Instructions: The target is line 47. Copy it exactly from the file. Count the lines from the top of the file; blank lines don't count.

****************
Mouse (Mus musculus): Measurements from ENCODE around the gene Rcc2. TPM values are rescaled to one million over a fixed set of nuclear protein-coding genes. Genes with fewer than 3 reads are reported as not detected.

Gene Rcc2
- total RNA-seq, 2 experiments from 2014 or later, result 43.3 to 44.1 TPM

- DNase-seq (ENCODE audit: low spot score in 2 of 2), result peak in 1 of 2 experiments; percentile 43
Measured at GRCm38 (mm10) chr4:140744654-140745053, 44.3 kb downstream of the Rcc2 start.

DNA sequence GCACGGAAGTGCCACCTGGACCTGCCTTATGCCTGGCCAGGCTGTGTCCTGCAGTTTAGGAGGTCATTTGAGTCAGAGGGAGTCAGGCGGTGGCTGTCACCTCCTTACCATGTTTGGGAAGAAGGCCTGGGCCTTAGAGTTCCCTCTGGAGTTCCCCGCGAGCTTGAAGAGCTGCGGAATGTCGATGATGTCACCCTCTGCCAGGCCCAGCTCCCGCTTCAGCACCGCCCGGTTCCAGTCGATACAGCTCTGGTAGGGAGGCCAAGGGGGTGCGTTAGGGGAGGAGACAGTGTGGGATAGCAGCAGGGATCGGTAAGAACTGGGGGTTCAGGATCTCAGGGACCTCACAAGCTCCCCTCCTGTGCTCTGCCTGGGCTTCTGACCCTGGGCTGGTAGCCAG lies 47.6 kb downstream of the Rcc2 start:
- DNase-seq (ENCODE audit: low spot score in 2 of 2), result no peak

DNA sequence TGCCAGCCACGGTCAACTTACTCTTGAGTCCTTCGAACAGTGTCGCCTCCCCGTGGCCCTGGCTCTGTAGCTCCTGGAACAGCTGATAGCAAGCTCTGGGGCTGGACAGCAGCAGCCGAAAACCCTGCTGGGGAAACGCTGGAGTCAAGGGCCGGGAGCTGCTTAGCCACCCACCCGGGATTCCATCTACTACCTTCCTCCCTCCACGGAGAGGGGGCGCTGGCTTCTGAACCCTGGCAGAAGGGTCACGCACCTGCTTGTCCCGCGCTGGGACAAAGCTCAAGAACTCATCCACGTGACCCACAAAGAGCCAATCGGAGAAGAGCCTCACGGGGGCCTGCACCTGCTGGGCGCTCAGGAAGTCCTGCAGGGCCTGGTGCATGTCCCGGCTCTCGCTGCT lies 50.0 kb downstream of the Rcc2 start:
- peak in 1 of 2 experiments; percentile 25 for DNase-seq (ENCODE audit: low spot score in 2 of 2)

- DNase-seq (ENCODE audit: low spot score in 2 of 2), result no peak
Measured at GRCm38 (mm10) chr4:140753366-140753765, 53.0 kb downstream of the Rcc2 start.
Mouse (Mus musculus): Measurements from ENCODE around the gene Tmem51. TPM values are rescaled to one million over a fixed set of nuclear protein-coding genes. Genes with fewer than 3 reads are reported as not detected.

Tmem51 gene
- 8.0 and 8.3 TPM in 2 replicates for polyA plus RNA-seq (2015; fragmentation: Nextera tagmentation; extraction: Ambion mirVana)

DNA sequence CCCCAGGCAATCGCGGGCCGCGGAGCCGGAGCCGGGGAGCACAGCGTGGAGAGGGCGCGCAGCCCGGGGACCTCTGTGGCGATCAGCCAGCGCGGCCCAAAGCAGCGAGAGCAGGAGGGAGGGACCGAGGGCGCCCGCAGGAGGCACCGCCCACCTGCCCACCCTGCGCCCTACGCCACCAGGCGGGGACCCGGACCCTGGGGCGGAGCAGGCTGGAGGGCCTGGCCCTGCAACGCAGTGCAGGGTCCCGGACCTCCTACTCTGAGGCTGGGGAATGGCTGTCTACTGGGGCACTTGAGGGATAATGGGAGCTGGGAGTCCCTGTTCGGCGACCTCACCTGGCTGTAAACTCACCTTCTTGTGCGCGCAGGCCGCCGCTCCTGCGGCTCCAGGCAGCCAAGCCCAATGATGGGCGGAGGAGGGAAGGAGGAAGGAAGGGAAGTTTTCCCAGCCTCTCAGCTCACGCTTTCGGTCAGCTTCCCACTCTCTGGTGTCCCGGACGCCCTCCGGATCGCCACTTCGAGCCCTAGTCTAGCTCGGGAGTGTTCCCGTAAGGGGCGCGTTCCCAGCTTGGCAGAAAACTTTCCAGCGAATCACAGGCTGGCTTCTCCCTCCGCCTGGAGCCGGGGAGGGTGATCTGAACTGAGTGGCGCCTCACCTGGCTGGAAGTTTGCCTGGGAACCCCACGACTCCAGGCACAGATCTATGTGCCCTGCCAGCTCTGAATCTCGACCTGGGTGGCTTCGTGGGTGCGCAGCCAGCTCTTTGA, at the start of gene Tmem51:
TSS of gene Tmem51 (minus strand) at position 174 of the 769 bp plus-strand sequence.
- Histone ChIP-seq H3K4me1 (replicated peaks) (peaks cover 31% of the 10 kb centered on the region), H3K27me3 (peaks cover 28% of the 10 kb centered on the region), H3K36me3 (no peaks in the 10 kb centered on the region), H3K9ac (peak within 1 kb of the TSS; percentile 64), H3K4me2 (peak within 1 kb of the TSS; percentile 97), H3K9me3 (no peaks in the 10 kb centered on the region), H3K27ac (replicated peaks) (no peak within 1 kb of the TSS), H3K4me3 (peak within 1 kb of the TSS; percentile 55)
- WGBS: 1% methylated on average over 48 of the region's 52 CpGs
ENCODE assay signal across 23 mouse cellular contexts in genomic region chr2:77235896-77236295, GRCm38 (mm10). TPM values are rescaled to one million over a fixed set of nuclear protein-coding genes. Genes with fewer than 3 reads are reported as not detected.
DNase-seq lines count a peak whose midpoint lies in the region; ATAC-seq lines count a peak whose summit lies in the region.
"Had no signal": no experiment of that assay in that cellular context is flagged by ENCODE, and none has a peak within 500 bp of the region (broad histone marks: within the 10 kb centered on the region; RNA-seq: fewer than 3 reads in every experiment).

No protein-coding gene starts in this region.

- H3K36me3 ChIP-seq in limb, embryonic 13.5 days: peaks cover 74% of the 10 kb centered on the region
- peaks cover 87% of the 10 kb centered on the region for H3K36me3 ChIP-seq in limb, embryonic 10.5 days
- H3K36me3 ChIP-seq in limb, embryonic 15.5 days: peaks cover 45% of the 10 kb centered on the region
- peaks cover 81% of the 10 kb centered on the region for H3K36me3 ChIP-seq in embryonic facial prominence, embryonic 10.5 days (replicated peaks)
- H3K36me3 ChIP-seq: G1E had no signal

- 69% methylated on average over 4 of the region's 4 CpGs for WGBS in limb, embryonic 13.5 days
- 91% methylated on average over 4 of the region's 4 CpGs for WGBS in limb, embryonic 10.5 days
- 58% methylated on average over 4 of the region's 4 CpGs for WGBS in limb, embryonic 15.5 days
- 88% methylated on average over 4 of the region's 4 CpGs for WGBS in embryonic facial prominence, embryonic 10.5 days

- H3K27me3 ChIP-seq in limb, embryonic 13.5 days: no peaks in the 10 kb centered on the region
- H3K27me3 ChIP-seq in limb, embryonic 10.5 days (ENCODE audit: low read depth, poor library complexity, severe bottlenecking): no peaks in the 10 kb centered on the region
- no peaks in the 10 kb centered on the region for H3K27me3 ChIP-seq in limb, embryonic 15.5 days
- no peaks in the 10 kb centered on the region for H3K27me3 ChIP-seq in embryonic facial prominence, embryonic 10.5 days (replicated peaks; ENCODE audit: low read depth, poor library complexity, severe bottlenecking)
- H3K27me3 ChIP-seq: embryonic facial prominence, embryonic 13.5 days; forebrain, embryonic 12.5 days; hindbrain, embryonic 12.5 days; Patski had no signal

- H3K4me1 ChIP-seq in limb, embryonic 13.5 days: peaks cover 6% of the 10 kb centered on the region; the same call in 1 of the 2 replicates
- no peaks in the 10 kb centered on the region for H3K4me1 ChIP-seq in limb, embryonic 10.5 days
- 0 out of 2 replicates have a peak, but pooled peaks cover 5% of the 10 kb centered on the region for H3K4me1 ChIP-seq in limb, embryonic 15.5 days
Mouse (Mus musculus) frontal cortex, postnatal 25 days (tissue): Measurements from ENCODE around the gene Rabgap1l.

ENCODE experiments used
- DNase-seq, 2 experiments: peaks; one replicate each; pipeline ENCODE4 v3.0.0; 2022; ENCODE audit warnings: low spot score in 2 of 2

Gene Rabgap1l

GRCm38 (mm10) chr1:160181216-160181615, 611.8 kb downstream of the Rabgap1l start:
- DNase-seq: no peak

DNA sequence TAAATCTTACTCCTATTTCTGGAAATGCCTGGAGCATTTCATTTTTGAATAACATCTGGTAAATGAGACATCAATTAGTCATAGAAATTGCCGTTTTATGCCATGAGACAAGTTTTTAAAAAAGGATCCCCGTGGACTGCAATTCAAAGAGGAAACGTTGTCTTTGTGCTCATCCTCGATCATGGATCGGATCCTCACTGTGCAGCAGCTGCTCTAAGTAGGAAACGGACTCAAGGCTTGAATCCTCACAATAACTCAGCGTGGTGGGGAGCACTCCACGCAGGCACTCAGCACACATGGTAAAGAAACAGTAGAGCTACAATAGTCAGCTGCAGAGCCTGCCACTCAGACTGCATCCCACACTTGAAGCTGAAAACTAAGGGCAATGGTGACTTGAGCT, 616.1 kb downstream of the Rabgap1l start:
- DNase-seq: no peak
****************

- DNase-seq: no peak